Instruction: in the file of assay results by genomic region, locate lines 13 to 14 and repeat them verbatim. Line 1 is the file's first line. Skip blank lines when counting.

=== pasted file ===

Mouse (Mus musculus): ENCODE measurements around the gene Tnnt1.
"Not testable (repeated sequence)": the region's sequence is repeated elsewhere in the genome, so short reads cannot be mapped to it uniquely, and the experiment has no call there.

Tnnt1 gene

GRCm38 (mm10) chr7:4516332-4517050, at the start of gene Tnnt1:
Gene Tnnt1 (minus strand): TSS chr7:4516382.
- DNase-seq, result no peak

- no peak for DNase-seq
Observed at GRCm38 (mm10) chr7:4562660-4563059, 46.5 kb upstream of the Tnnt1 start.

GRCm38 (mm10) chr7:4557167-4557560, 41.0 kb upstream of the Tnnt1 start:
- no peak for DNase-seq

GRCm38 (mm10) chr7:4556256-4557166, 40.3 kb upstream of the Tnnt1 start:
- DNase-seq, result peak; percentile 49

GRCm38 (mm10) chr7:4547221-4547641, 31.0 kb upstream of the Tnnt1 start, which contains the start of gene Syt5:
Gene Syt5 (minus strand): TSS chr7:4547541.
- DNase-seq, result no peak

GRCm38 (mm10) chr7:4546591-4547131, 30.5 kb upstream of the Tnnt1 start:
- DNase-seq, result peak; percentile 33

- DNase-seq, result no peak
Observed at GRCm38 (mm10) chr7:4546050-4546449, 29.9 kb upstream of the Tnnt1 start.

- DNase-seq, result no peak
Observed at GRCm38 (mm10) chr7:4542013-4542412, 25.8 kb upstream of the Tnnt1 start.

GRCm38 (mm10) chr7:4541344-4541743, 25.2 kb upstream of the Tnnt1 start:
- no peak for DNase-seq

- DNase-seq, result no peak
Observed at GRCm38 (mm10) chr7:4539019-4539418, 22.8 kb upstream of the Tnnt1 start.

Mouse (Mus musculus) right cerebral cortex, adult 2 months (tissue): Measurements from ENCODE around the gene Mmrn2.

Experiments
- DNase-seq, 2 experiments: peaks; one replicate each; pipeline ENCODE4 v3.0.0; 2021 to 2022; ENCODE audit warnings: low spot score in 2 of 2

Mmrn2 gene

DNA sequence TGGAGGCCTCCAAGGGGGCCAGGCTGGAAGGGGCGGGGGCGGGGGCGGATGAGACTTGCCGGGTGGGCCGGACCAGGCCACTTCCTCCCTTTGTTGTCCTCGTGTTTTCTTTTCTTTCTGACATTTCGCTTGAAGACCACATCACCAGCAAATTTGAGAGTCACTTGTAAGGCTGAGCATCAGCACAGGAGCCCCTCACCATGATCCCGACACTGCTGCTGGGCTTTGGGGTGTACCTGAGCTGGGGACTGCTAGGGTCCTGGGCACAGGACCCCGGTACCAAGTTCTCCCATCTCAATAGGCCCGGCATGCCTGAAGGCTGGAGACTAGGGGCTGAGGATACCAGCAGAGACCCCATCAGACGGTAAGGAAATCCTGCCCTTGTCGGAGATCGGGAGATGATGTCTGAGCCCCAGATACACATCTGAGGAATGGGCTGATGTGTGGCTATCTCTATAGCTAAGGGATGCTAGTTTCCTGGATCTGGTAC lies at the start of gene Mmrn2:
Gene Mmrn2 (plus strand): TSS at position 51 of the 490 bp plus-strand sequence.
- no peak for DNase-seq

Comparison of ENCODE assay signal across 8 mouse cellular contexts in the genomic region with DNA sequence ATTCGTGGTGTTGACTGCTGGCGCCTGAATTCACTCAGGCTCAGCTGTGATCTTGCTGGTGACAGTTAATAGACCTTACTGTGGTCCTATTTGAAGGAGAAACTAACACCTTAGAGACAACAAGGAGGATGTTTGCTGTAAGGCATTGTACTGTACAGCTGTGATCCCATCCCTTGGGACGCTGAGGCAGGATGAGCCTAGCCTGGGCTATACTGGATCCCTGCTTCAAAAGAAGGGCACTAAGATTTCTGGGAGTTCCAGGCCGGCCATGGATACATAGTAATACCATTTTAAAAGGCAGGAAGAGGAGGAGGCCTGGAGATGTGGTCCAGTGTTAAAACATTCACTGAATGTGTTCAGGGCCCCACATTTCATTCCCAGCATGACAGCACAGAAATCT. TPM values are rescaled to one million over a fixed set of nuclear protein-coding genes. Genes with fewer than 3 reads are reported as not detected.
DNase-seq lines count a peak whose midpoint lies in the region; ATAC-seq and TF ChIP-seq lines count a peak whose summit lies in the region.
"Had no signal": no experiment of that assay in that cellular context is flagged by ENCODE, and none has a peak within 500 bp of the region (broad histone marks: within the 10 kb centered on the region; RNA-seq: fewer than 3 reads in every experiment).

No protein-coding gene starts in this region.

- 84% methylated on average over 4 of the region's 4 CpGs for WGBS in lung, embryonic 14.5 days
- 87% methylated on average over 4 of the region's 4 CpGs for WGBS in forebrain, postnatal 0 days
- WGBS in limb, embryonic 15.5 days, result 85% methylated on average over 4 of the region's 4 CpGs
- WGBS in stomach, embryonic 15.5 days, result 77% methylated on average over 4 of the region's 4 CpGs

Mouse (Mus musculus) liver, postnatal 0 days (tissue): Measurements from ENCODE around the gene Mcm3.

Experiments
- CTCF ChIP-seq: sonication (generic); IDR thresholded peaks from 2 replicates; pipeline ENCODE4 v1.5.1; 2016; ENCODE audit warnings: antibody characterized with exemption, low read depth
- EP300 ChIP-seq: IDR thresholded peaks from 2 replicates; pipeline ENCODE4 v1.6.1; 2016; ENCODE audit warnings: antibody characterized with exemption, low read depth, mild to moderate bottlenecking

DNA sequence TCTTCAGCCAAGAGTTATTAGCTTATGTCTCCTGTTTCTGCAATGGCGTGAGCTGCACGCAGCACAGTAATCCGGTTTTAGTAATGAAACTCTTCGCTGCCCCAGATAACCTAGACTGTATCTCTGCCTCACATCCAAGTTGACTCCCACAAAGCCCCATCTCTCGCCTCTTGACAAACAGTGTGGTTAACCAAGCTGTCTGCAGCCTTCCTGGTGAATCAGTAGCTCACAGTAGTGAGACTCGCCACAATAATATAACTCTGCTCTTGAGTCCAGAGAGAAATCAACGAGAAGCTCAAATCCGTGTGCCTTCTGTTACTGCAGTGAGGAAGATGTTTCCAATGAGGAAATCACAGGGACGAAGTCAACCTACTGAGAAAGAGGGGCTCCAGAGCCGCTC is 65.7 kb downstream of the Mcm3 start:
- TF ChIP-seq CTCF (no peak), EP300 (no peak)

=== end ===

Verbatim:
GRCm38 (mm10) chr7:4547221-4547641, 31.0 kb upstream of the Tnnt1 start, which contains the start of gene Syt5:
Gene Syt5 (minus strand): TSS chr7:4547541.